Lynch’s article highlights well what is a common theme throughout the book—the recognition that racism today is often subtle or unconscious, rather than overt. This distinction is important for a number of reasons. First, it suggests that the current legal standard set forth in MCCLESKEY, requiring proof of discriminatory intent, is not sufficient to address the type of discrimination that still pervades the administration of the death penalty today. When racism is subtle or unconscious, where is the “smoking gun”? Secondly, a recognition and explication of the forms of unconscious racism that may influence death sentencing is also important in helping both laypersons and death penalty supporters understand the significance and seriousness of documented racial disparities. Many may reject the significance of such disparities because they cannot understand them—they cannot imagine being influenced by the race of a defendant or victim, and struggle to understand how race can still affect death sentencing to such a degree. Recognition that subtle or unconscious racial prejudice may be at play is important in explaining the persistence of these disparities.
Part III, “Race, Politics, and the Death Penalty,” includes two essays, by Stephen B. Bright and co-editor Austin Sarat. One disappointment with this section is that the Bright article provides nothing new—it was published in essentially the same form (absent minor changes in phrasing and a few updated [*316] statistics) over 10 years ago (Bright 1995).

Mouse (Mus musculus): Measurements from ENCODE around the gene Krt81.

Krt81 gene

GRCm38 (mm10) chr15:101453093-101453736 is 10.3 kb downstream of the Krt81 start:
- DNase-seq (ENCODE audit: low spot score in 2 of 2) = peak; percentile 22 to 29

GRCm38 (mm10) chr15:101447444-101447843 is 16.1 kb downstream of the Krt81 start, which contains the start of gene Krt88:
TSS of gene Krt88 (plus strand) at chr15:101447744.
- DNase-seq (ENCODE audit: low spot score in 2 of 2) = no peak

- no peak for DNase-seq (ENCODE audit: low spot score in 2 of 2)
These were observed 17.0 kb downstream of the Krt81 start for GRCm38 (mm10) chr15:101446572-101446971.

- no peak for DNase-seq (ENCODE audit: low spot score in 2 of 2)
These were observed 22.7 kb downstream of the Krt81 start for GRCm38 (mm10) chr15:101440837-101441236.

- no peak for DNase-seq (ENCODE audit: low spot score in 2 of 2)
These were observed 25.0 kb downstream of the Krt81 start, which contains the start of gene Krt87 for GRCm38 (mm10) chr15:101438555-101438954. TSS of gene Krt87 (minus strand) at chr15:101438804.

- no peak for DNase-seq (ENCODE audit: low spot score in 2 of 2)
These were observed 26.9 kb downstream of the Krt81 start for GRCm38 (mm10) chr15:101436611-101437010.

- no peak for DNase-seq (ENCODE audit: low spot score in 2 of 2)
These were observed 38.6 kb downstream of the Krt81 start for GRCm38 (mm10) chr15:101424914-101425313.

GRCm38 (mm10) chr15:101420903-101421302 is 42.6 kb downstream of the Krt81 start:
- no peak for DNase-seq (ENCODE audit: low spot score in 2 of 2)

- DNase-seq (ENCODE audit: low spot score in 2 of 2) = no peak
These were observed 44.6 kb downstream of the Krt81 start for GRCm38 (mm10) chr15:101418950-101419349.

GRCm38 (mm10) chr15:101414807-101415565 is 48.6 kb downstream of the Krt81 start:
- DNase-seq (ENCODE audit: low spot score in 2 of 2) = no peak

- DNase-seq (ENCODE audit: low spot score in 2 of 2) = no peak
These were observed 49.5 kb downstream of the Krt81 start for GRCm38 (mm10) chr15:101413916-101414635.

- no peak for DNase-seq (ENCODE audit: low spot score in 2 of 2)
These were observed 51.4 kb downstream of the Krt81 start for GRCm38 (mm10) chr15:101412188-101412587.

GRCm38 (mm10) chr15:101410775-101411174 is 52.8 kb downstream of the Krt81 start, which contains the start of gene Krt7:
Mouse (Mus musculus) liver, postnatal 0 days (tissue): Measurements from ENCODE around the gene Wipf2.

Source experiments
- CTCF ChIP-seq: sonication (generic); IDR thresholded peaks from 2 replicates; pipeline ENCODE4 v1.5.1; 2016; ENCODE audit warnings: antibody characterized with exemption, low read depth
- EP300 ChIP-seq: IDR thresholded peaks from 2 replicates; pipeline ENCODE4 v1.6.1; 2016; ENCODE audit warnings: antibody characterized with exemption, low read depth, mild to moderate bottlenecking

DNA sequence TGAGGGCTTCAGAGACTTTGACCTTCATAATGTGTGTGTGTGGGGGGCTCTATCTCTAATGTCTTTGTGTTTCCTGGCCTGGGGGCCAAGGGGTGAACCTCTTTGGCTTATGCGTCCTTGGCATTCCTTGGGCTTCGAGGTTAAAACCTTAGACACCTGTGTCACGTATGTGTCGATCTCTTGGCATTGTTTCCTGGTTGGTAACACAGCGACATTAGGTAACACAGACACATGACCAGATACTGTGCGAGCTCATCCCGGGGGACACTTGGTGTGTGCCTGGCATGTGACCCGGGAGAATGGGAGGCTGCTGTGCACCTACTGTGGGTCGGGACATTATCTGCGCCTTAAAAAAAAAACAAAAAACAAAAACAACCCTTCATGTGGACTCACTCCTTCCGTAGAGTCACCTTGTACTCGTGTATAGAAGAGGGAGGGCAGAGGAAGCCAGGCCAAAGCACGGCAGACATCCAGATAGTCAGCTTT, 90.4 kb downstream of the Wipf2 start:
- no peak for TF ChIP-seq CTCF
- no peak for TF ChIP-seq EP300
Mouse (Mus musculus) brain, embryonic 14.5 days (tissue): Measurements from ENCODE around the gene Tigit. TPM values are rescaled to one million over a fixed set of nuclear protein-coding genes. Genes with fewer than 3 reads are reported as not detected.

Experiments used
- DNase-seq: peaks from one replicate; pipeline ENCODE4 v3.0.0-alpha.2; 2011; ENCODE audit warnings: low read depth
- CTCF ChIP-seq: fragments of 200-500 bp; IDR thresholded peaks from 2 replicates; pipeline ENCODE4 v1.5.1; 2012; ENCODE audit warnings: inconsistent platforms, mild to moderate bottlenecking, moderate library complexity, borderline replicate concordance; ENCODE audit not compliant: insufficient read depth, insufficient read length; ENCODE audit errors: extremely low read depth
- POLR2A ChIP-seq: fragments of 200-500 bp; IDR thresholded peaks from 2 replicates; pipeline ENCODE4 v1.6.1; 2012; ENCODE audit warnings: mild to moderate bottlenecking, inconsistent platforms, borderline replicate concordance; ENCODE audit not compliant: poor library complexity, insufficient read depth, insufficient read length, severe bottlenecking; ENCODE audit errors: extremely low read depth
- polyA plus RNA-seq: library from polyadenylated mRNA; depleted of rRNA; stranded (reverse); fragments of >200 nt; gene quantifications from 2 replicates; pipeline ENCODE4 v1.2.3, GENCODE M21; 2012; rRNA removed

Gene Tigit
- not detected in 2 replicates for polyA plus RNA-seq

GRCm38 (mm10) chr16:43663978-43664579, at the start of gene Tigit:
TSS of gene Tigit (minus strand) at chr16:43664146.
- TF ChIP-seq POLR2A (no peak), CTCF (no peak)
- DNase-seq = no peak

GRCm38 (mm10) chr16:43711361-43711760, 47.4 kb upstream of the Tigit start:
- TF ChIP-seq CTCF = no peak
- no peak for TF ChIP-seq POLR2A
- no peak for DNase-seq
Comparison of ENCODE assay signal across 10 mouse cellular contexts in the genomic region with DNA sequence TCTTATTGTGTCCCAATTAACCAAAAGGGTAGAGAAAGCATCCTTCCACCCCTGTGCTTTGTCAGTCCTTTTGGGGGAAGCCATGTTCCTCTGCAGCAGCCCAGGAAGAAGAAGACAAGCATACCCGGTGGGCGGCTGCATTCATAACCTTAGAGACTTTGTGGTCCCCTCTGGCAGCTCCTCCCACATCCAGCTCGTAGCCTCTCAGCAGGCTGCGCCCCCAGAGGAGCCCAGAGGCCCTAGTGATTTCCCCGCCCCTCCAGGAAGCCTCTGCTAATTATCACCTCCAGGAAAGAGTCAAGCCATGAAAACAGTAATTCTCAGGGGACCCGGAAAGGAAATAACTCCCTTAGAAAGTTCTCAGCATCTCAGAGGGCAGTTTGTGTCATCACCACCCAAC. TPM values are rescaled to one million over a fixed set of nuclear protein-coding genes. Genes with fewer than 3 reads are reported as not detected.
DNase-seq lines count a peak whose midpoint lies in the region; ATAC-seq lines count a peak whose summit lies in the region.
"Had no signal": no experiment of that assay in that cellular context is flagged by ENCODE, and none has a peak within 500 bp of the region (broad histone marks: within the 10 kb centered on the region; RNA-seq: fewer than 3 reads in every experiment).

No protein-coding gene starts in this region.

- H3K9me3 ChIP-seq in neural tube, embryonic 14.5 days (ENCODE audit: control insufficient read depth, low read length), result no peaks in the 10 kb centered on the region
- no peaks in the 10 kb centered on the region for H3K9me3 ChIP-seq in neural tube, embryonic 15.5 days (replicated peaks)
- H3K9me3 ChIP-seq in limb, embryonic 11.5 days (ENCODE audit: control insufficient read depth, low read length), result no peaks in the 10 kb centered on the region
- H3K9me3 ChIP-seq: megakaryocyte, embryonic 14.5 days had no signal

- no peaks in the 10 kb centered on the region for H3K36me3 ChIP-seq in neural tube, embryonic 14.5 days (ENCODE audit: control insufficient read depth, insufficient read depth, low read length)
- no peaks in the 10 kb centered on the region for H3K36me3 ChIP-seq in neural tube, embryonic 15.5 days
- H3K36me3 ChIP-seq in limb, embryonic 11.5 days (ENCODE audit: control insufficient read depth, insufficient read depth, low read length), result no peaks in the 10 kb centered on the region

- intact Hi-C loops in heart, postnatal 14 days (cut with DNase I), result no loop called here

However, Sarat does an excellent job of tracing the ways and instances in which racial discrimination has played a role in the “new abolitionism,” beginning with the concurring opinions of Justices Douglas and Marshall in FURMAN v. GEORGIA (1972). Racial disparity, he argues, has largely been treated as just one factor in an overall assessment that the death penalty, as administered, does not comport with the constitutional dictates of fairness and equal protection. However, where his essay is less successful, in my opinion, is in its challenge to abolitionists to place the issue of race back at the forefront of the debate. Sarat fails to explain convincingly how this would prove a more successful strategy for abolitionists than placing the issue of actual innocence front and center (as Governor Ryan did in his blanket commutation of death row inmates) or including racial disparities as just one factor among many that demonstrate the irremediable and thus fatal inequities of the death penalty system. Ultimately, Sarat provides a more convincing account for why race has fallen behind the issue of innocence within the “new abolitionism” than for why abolitionists should return the issue of race to the forefront.